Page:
However Taego order is thousand times liberal than entire Theravada orders.

Ven. Park


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PostPosted: Mon Dec 26, 2011 9:15 pm 
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jrzen; I'm sorry to say it's the old tale -
religion=power=status quo. As the Buddha was very radical having Dalits as followers, ordaining women, teaching that everything changes. After all isn't it easier to give a monk an offering than practice for oneself. Isn't it easier to take the homage & offering of the lay follower than tell them that all beings are equal & there should be no discrimination between women, men, gay people....
gassho
Rory

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PostPosted: Sat Mar 17, 2012 6:19 pm 
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I am a monk in the Taego Order. I actually did my bhikshu ordination at a Vietnamese temple before staying in S. Korea and Nepal over a two year period (the abbot was my classmate in grad school and offered to arrange the ordination for me prior to going overseas), so I have a vow of celibacy. I joined the Taego Order a little over a year ago.

Clergy ordained within the Taego Order ordain with the understanding that celibacy is an option, at least for men. Therefore, there is no breaking of vows. Other than the vow of celibacy, the rules for our clergy are the same as in the Jogye Order (the Caturvagga Vinaya, also called the Dharmaguptaka Vinaya). As for discrimination, all Asian Buddhist orders discriminate. The full ordination for women died in the Theravada tradition centuries ago and was never transmitted to Tibet. In Japan, where the Vinaya is no longer extant at all, while nuns do not have a formal vow of celibacy, they are culturally expected to remain celibate while priests are expected to marry to produce sons who will in turn ordain. Throughout Asia, nuns are treated as less than the monks. In S. Korea, however, monks and nuns have separate temples and training facilities, so on a day to day basis, one wouldn't notice any difference.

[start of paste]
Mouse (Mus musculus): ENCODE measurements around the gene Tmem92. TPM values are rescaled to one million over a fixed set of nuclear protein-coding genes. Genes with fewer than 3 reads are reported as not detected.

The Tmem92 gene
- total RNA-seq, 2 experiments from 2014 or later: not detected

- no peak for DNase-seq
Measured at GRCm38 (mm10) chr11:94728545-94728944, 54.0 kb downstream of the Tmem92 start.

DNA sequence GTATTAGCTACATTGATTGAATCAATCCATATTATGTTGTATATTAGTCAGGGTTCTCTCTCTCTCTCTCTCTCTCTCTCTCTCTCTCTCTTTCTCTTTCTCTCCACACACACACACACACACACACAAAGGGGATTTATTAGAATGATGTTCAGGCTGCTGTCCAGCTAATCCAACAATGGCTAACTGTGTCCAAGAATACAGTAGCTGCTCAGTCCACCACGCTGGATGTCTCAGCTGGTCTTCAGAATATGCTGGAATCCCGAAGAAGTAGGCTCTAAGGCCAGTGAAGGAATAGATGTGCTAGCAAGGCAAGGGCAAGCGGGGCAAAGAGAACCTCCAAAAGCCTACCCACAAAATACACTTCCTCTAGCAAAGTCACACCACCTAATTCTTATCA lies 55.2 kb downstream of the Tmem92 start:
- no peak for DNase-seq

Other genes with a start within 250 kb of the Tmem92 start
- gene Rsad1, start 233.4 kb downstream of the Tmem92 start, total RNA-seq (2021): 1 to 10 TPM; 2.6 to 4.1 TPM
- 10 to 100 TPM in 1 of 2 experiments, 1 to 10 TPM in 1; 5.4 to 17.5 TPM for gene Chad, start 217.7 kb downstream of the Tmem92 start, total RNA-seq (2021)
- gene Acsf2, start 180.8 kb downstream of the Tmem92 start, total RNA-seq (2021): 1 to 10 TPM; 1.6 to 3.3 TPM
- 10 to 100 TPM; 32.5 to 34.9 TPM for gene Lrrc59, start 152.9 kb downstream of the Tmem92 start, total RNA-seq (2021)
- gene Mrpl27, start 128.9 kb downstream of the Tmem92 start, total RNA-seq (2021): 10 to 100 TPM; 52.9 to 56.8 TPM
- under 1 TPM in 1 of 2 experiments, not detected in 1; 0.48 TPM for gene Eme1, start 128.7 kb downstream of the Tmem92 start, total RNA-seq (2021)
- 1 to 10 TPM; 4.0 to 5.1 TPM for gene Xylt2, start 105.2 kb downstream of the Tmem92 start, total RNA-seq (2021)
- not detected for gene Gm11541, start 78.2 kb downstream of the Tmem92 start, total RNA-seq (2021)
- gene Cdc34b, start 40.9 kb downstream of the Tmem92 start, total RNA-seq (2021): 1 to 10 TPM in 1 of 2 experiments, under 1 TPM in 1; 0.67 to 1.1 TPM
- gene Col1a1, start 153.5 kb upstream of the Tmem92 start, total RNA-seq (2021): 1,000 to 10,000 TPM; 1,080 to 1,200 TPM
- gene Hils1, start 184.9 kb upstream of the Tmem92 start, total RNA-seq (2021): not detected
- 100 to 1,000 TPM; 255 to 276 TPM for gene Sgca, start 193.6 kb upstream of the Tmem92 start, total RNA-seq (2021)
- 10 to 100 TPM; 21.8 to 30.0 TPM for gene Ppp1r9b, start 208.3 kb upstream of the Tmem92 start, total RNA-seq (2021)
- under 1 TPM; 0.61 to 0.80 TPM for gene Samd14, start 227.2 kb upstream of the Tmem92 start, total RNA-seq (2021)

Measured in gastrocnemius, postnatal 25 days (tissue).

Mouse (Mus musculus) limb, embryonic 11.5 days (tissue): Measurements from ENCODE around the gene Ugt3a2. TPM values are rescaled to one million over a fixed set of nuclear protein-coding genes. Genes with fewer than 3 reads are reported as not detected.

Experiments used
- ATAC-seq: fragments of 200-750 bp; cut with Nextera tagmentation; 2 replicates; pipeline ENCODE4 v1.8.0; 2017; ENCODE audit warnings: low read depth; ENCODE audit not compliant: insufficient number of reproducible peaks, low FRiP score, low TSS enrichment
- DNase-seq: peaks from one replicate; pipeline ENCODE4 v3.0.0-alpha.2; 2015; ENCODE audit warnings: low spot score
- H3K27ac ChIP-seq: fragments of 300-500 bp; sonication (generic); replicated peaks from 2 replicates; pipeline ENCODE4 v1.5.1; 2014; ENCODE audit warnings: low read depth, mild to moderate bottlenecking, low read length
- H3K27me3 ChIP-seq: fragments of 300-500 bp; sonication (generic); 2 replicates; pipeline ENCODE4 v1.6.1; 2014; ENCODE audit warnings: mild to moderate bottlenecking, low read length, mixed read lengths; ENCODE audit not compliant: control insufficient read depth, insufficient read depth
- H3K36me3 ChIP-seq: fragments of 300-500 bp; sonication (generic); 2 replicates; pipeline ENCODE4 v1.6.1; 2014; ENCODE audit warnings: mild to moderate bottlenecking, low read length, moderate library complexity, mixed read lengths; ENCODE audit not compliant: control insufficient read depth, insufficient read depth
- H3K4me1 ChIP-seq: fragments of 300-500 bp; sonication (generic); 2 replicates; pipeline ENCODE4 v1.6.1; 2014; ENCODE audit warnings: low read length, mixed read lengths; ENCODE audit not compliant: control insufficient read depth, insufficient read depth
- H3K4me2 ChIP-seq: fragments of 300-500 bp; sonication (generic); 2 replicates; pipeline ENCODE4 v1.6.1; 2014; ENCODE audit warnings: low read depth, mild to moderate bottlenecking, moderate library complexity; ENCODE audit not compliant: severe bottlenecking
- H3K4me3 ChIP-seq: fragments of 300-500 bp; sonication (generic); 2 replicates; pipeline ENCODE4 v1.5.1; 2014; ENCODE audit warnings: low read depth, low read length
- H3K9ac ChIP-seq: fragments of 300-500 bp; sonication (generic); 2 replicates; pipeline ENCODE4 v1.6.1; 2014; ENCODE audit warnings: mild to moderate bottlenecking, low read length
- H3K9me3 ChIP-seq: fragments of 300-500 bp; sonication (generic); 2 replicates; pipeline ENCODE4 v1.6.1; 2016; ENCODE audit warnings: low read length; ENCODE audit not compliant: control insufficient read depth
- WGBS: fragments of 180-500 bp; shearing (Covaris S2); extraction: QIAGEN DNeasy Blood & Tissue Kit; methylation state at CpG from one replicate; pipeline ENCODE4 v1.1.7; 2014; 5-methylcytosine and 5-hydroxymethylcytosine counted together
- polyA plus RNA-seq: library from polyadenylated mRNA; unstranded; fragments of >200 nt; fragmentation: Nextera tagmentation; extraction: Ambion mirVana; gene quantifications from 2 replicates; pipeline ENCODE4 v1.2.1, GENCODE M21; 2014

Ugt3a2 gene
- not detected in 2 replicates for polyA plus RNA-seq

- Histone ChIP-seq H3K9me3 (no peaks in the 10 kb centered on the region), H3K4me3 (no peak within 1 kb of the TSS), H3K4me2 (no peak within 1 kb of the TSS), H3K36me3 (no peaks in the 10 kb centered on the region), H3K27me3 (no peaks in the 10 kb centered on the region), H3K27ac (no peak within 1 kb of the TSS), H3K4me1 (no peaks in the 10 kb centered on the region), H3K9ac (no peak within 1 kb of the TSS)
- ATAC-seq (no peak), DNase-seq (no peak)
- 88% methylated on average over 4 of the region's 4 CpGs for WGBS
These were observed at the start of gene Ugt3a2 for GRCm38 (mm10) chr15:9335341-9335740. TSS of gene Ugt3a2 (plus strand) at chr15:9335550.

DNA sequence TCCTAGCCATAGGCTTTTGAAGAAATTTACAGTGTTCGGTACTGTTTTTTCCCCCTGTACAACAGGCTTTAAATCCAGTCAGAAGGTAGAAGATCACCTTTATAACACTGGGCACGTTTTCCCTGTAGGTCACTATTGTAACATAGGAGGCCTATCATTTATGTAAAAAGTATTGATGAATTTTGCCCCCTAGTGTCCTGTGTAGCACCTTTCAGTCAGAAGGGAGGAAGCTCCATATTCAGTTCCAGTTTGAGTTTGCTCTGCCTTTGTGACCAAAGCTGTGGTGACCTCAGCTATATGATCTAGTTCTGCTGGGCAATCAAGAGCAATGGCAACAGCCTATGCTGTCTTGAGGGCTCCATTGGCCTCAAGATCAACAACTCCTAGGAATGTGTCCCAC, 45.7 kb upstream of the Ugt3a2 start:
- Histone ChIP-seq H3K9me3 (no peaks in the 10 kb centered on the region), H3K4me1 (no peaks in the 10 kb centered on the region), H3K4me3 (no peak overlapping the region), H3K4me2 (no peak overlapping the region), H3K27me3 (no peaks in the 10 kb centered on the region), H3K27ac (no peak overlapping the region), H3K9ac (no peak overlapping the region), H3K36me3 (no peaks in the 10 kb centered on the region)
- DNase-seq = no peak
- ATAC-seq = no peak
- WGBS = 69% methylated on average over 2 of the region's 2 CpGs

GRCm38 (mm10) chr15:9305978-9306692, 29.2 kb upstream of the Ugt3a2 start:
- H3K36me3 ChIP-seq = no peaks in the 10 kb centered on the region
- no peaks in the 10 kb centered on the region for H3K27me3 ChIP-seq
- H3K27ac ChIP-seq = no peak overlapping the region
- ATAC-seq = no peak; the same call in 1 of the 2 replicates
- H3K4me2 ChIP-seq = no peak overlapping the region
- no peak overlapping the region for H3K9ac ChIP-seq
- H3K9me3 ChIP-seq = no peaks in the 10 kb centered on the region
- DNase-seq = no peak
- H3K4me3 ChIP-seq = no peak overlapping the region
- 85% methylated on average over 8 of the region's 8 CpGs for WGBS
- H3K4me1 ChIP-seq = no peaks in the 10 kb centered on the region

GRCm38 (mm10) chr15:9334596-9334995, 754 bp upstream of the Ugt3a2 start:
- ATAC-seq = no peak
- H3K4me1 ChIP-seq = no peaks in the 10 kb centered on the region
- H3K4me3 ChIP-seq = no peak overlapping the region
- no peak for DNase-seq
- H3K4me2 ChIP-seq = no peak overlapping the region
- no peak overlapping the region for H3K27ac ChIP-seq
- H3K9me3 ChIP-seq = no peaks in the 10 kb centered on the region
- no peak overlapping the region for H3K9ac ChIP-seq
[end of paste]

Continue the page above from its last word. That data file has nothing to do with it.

I know of no Asian Buddhist order that will allow homosexuals to ordain, even with a vow of celibacy. Someone said in this thread that the rule against the ordination of homosexuals was Bishop Jongmae Park's rule. That is incorrect. It is a pan-Asian rule. I have spoken about this with monastics from the Theravada tradition, Vietnamese tradition, and others and have yet to find an order that will allow it. Actually, I've known some American homosexuals ordained in the Tibetan tradition, but from what I'm told what is actually taught in the Tibetan monasteries is quite homophobic. Personally, I think Tibetans will ordain gays and lesbians because they know our culture is more liberal and they depend upon us for material support. Other Buddhist traditions are not dependent upon us and so they don't have to accommodate our cultural expectations on these issues.